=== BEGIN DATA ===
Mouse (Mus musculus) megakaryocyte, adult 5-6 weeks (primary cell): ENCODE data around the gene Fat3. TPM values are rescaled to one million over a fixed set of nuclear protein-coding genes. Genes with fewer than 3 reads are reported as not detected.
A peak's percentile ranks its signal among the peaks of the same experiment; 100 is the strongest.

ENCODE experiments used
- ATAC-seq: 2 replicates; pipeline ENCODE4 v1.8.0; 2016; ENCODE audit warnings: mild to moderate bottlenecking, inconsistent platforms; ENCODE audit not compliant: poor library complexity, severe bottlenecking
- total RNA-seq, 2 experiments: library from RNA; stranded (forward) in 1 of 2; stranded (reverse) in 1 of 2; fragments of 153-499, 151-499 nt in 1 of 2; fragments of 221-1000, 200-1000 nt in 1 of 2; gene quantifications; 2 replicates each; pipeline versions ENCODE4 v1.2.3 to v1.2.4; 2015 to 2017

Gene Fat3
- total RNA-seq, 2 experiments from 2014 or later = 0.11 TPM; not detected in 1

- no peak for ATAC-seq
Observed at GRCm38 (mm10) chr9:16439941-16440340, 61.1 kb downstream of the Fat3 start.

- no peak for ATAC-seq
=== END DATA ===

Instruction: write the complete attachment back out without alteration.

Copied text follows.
Mouse (Mus musculus) megakaryocyte, adult 5-6 weeks (primary cell): ENCODE data around the gene Fat3. TPM values are rescaled to one million over a fixed set of nuclear protein-coding genes. Genes with fewer than 3 reads are reported as not detected.
A peak's percentile ranks its signal among the peaks of the same experiment; 100 is the strongest.

ENCODE experiments used
- ATAC-seq: 2 replicates; pipeline ENCODE4 v1.8.0; 2016; ENCODE audit warnings: mild to moderate bottlenecking, inconsistent platforms; ENCODE audit not compliant: poor library complexity, severe bottlenecking
- total RNA-seq, 2 experiments: library from RNA; stranded (forward) in 1 of 2; stranded (reverse) in 1 of 2; fragments of 153-499, 151-499 nt in 1 of 2; fragments of 221-1000, 200-1000 nt in 1 of 2; gene quantifications; 2 replicates each; pipeline versions ENCODE4 v1.2.3 to v1.2.4; 2015 to 2017

Gene Fat3
- total RNA-seq, 2 experiments from 2014 or later = 0.11 TPM; not detected in 1

- no peak for ATAC-seq
Observed at GRCm38 (mm10) chr9:16439941-16440340, 61.1 kb downstream of the Fat3 start.

- no peak for ATAC-seq